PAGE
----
While the authors find some evidence for credentialism, the results are somewhat reassuring for governments intent on improving education levels. While more members of younger cohorts with specific higher-level qualifications may end up in jobs not commensurate with their qualifications (relative to older cohorts), there is still a healthy return from the implied ‘over-education’.
6 Over-education, under-education and credentialism in the Australian labour market Abstract It is well established that workers with more years of education earn higher wages. By establishing a reference or ‘required’ level of education for a worker’s occupation, it is possible to decompose an individual’s actual level of education into years of required education and years of over-education or under-education relative to that occupational norm. A richer picture of wage determination can be gained by substituting these three terms for actual education in the standard Mincer wage equation.
Relative to the standard estimates of returns from years of actual education, international and Australian studies using this ‘ORU model’ (over-education, required education, under-education) typically find larger returns from years of required education and modest returns from years of overeducation. Workers benefit from being employed in an occupation for which they are under-educated, because the positive effect of being in an occupation with a higher reference level of education outweighs the negative effect of their years of under-education.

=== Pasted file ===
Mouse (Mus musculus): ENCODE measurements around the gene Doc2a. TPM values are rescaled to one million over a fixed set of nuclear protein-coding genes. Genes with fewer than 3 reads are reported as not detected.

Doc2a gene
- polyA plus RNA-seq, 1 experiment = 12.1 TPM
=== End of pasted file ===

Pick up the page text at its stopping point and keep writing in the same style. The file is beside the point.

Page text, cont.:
This report shows how the ORU model can be used to inform consideration of the wage implications of credentialism, defined as an increase over time in the education standards for specific jobs and which is not necessary for the effective achievement of tasks across positions in the labour market. Data from the 2006 Census of Population and Housing are used to establish the required (mean) level of education in each of 46 two-digit occupations for a sample of employees from waves 1 to 8 of the Household, Income and Labour Dynamics in Australia (HILDA) Survey. Both standard ordinary least squares (OLS) and panel data models show that the estimated return from years of required education exceeds the return from years of surplus education. This result is robust to the augmentation of the ORU model with variables for the occupation of employment, and to estimation on separate samples of males and females. The years of educational attainment attributable to credentialism are associated with an increase in the hourly wage of the same order of magnitude as the years of overeducation in the standard ORU model. Under extreme versions of credentialism, where the level of education is used only to match individuals to jobs and where the skills that are valued in the labour market are only learned on the job, it would be expected that the credentialism wage effect would be zero. The fact that this return is not zero indicates that, even if the higher levels of schooling of our younger cohorts are not needed for them to be assigned to jobs, the skills learned at school are valued in the labour market.